Anthropogenic CO2 emissions are known to cause global warming, where in the earth average temperature increases. The global scientific community has acknowledged a 2°C threshold in the global temperature increase to avoid irreversible effects of climate change. This necessitates about 50% CO2 emission cuts by 2050 and 80% emission cuts by 2050 as targeted by the EU and the UK. The bulk of our energy supply comes from fossil fuels, with coal fired power plants being the single largest point source of CO2 emissions. One option to continually use fossil fuels and simultaneously meeting the emission reduction targets is to capture the CO2 and store it either underground or in deep sea beds. The process known as carbon capture and storage (CCS) has been proven to capture 90% of CO2 emissions.
State-of-art CO2 capture technologies based on the use of amine containing solvents give relatively high energy penalty when used in power production. In this project we are studying an alternative more efficient process utilizing solid adsorbents (Metal-organic frameworks, MOFs) that may have advantages both in energy requirements and in environmental impact.
In the present work two classes of MOFs namely CPO-27 (Coordination Polymer of Oslo) and UTSA-16 (University of Texas at San Antonio) are currently being studied for their CO2 adsorption potential, in order to be used in novel carbon capture applications. The project is basically divided into three parts namely: scale-up of synthesis of MOFs up to kilogram levels; characterization of the synthesized MOFs; and development of a vacuum swing adsorption process for identifying the best possible configurations for carbon capture. The project therefore involves the expertise of engineers who have the technical know-how of the requirements of carbon capture and thereby coordinating with chemists who can synthesize an adsorbent suitable for the process.
MOF powders and pellets were synthesized by SINTEF. The MOFs were then screened for CO2 capacity and kinetics at the University of Edinburgh (UoE). The results from the characterization showed that the adsorbents exhibited favourable characteristics in comparison with commercial adsorbents. Further experiments are being carried out to identify useful information in order to use the adsorbents for large scale CO2 capture. At present, carbon capture on a lab scale is being demonstrated by SINTEF using the shaped CPO-27-Ni adsorbent.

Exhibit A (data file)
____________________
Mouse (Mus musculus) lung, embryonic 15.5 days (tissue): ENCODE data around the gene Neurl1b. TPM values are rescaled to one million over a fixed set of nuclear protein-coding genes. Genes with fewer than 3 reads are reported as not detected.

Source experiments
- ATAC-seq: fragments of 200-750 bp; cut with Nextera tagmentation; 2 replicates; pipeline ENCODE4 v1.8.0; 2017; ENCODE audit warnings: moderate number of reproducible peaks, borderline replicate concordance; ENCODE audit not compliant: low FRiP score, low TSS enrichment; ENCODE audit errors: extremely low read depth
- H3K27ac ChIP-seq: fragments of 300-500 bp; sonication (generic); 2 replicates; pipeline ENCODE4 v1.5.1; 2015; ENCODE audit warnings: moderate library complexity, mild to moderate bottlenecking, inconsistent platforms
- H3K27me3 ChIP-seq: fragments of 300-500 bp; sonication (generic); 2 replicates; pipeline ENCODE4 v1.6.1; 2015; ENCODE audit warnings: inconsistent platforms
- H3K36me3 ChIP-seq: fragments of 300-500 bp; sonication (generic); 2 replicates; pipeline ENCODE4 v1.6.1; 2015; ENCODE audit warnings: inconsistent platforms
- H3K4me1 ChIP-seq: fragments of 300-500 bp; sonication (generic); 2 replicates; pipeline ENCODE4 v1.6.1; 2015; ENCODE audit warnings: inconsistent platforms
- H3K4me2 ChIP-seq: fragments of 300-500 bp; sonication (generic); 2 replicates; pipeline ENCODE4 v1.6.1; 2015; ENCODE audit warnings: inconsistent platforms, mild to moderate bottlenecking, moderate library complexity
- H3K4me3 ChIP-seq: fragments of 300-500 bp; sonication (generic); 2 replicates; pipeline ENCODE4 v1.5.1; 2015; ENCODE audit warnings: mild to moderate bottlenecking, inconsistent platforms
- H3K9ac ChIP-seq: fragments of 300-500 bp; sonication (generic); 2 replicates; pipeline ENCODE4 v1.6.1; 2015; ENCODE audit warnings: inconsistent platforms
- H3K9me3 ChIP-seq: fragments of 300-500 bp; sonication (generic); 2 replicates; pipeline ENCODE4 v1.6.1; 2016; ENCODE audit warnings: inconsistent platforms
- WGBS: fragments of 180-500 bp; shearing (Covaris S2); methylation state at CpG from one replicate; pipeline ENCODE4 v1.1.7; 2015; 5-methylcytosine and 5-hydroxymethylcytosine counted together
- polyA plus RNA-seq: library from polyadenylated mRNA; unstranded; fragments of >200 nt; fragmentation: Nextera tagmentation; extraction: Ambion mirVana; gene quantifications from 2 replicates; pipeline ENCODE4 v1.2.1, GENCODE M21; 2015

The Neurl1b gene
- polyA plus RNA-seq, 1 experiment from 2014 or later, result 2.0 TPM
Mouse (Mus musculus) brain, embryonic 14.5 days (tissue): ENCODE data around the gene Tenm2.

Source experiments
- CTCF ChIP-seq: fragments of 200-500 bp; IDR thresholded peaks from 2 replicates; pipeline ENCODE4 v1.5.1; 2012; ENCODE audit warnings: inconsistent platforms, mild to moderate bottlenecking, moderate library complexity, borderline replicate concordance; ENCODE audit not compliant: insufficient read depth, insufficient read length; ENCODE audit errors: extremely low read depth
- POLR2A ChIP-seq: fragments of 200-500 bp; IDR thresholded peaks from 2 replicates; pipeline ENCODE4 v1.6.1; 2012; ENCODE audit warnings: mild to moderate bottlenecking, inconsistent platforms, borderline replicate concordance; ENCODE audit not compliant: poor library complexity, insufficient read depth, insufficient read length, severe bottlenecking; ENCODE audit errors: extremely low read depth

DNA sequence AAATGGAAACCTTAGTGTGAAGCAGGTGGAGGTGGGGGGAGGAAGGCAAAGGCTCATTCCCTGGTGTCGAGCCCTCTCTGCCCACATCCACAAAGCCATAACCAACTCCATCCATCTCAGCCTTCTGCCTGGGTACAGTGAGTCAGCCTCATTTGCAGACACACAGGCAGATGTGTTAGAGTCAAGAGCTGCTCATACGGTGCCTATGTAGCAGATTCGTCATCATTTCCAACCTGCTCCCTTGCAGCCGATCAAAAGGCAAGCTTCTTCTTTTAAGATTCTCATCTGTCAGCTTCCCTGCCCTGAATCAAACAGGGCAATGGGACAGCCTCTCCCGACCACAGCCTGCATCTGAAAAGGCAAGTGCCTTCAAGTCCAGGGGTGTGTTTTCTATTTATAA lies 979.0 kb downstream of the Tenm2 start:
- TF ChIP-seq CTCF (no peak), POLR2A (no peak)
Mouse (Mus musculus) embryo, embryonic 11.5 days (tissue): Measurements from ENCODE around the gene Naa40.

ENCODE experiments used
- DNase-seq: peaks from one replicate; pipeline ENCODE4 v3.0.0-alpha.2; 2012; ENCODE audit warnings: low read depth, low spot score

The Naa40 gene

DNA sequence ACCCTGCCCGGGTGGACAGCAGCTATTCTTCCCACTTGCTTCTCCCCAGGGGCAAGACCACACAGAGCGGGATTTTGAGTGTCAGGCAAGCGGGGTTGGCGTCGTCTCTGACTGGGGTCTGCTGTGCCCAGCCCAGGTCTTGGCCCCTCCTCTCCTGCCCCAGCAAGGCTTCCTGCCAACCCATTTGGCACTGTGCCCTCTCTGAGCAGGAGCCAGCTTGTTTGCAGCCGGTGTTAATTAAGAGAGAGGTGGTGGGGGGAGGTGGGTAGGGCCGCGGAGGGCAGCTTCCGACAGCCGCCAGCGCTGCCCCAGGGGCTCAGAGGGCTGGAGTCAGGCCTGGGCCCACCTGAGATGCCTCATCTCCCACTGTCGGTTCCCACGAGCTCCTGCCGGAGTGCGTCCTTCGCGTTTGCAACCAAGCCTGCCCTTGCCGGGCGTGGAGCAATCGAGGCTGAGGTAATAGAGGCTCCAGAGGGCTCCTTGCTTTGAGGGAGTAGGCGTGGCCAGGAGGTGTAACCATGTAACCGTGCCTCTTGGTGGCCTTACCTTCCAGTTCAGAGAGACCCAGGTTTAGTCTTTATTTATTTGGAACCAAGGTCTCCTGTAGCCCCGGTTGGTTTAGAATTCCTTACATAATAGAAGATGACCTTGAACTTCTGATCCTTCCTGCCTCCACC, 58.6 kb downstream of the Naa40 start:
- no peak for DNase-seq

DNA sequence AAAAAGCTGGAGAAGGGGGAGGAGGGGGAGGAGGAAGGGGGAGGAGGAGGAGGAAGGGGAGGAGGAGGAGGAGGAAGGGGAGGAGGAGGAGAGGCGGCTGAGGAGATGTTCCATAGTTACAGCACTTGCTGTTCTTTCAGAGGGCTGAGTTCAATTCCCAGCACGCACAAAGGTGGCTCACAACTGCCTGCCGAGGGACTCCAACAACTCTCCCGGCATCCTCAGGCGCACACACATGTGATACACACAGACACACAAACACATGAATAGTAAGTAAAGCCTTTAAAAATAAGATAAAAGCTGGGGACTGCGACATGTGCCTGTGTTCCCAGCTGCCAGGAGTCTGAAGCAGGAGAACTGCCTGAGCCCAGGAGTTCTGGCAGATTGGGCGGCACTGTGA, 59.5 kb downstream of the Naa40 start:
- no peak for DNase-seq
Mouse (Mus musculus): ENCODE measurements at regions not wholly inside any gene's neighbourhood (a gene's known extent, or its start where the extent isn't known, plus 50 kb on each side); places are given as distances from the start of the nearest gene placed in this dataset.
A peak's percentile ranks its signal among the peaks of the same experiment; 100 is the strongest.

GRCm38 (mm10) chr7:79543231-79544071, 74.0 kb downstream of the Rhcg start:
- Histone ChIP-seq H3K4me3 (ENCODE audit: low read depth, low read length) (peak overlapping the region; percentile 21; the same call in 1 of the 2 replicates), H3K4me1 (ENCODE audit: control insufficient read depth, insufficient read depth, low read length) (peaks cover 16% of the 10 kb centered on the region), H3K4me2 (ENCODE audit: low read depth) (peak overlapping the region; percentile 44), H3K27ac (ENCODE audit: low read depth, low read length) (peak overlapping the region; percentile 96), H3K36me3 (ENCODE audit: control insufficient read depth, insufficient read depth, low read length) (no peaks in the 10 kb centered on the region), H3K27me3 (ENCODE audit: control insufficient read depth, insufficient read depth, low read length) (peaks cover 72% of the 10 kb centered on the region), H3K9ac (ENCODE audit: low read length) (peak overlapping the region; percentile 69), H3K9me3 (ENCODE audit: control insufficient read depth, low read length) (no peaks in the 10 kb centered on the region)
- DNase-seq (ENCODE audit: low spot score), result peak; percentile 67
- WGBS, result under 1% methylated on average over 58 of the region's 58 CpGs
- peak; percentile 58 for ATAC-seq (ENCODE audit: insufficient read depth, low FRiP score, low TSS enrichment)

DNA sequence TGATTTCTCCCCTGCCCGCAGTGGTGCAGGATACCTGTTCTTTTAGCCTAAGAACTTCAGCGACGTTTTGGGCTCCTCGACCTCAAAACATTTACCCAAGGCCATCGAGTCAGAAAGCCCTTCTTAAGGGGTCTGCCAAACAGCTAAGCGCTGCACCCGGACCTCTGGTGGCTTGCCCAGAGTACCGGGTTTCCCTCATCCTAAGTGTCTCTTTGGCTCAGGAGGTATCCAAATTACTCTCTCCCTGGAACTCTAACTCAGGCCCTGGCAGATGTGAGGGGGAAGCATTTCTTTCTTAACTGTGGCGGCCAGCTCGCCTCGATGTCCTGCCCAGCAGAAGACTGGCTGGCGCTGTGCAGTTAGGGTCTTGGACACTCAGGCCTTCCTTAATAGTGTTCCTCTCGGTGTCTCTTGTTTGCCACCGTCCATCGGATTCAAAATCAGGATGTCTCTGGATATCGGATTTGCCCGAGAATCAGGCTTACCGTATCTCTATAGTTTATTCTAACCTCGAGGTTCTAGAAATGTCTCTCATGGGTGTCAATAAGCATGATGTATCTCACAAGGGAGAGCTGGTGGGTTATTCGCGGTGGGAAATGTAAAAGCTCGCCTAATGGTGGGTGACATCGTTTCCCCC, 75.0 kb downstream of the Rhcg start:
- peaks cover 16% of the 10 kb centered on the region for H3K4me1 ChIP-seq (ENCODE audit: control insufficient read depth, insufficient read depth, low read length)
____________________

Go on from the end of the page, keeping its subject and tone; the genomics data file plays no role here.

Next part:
All these experimental results were used as inputs for the adsorption cycle simulator developed by UoE and CERTH. Detailed optimization studies will be carried out to after the project ends to predict the performance of an optimal process configuration which can separate most of the CO2 from flue gas at high purity and with reduced energy requirements.
The proposal aims to develop an international collaborative research programme under Topic 4 of the FENCO-NET call: New innovative CO2 capture technologies. The specific issues addressed in the proposal are:
1. Overall evaluation of new innovative CO2 c apture processes based on Metal Organic Framework (MOF) materials;
2. To synthesise (scale-up to kg quantities), characterise,, formulate and evaluate selected MOFs for vacuum swing (VSA) post-combustion capture;
3. To investigate and address adsorben t stability and efficiency in post-combustion carbon capture processes;
4. To investigate and model mass and heat transfer kinetics to enable accurate dynamic process simulations needed for the optimization of the carbon capture units with respect to en ergy efficiency and operational and capital costs.
The FENCO-NET call gives the unique opportunity of coordinating the significant research efforts in the partner institutions. SINTEF has the capability of preparing advanced MOFs which can also be scaled- up to produce formed materials for bench scale process testing. The UoE has developed new rapid screening techniques, specifically for post-combustion carbon capture and the close collaboration with SINTEF will accelerate further developments and provide essential stability data to direct novel material synthesis. Significant advances in this field can only be achieved if material and process development are combined. CERTH brings significant expertise in Vacuum Swing Adsorption (VSA) modelling, simulatio n, design and optimization and both the UoE and SINTEF have the capability of evaluating the integration of the novel carbon capture systems in power plants.